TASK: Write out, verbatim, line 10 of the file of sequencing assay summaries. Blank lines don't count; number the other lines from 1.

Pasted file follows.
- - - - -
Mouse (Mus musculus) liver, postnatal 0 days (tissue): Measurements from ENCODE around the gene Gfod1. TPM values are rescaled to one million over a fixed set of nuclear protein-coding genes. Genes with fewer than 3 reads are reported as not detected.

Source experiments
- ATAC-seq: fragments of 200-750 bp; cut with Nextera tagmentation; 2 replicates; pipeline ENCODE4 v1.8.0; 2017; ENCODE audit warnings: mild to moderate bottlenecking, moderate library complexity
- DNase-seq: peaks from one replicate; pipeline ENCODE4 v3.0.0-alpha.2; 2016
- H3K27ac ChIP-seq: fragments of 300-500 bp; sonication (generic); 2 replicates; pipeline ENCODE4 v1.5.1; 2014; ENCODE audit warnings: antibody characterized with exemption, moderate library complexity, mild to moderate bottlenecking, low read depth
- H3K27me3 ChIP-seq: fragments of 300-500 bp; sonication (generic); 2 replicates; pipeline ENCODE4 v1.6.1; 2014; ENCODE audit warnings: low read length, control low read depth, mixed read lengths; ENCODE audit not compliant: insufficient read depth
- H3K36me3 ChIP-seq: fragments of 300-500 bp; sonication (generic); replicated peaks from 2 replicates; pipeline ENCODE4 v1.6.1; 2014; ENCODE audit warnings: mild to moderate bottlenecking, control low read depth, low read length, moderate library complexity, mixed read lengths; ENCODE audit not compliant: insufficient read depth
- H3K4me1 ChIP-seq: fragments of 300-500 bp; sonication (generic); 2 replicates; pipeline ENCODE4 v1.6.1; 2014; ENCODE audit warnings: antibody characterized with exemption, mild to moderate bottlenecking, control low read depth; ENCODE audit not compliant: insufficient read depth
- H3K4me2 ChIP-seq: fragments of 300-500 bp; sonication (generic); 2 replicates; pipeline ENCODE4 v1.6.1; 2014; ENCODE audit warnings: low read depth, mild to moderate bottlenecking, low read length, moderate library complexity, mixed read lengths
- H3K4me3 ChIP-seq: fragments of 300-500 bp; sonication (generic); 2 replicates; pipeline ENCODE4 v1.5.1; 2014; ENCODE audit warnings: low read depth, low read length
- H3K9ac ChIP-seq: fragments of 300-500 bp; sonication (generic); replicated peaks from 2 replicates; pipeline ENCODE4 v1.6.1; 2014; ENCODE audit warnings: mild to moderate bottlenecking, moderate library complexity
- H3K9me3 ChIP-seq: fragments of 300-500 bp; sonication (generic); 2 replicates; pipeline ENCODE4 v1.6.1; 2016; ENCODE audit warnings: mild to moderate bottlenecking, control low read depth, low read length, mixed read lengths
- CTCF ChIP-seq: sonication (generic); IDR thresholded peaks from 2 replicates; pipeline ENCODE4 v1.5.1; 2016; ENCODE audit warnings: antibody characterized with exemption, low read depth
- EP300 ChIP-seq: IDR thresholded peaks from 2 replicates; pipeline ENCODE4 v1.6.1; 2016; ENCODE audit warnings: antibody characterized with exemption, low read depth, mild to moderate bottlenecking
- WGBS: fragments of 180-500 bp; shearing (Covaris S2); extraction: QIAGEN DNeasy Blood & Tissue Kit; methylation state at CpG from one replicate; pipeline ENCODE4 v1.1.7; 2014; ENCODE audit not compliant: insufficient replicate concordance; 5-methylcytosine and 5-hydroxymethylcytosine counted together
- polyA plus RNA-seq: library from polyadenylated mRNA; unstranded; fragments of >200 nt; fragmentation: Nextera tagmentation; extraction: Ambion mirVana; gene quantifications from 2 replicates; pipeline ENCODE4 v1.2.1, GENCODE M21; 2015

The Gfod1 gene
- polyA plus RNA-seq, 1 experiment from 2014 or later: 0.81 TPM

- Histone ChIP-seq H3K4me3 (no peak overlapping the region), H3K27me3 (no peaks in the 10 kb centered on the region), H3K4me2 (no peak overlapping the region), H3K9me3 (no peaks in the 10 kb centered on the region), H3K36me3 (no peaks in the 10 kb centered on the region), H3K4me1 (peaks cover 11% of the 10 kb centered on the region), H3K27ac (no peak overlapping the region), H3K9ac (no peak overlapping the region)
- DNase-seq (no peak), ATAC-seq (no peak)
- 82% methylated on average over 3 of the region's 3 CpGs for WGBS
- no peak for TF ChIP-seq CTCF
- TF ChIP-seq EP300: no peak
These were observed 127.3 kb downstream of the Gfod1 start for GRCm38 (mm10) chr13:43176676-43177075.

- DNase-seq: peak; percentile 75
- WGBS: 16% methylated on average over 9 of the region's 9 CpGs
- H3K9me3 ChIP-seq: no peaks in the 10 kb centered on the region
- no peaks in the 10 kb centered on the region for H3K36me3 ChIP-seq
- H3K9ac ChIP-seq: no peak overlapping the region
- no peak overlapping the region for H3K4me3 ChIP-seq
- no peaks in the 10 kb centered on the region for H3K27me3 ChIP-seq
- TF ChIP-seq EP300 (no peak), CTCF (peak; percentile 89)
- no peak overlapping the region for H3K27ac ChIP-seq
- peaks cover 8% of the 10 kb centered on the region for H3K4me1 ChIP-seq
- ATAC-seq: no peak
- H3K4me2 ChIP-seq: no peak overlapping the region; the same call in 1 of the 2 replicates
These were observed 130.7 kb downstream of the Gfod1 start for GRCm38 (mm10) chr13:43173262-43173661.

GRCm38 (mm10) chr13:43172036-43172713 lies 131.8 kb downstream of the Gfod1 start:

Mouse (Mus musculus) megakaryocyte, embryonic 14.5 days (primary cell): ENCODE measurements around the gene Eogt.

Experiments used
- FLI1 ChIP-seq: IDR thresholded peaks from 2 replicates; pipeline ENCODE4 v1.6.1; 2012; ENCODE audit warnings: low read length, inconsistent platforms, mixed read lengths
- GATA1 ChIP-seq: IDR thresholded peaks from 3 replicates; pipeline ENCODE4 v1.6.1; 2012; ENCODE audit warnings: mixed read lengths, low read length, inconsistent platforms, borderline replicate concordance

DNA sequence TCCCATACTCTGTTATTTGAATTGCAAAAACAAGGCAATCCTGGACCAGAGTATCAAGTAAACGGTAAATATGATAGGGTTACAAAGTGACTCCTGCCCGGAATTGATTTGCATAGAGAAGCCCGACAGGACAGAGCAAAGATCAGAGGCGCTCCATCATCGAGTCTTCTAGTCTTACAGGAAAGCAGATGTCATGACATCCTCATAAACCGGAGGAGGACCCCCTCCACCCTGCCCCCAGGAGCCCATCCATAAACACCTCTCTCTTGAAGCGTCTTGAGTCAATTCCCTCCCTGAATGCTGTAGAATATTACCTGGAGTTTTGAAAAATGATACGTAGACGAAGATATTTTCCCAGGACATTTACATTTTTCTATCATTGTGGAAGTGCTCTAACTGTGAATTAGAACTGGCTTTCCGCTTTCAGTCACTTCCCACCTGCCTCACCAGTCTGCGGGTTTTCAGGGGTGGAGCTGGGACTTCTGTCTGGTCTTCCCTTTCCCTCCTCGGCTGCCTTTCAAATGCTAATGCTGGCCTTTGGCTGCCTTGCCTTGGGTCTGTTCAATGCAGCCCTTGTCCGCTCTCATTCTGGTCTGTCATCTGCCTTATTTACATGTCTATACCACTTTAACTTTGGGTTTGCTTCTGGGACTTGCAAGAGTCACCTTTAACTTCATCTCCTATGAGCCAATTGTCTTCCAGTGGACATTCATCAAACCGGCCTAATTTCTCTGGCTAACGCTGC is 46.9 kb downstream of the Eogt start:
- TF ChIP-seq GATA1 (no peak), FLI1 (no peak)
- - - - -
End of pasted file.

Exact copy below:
- H3K4me3 ChIP-seq: fragments of 300-500 bp; sonication (generic); 2 replicates; pipeline ENCODE4 v1.5.1; 2014; ENCODE audit warnings: low read depth, low read length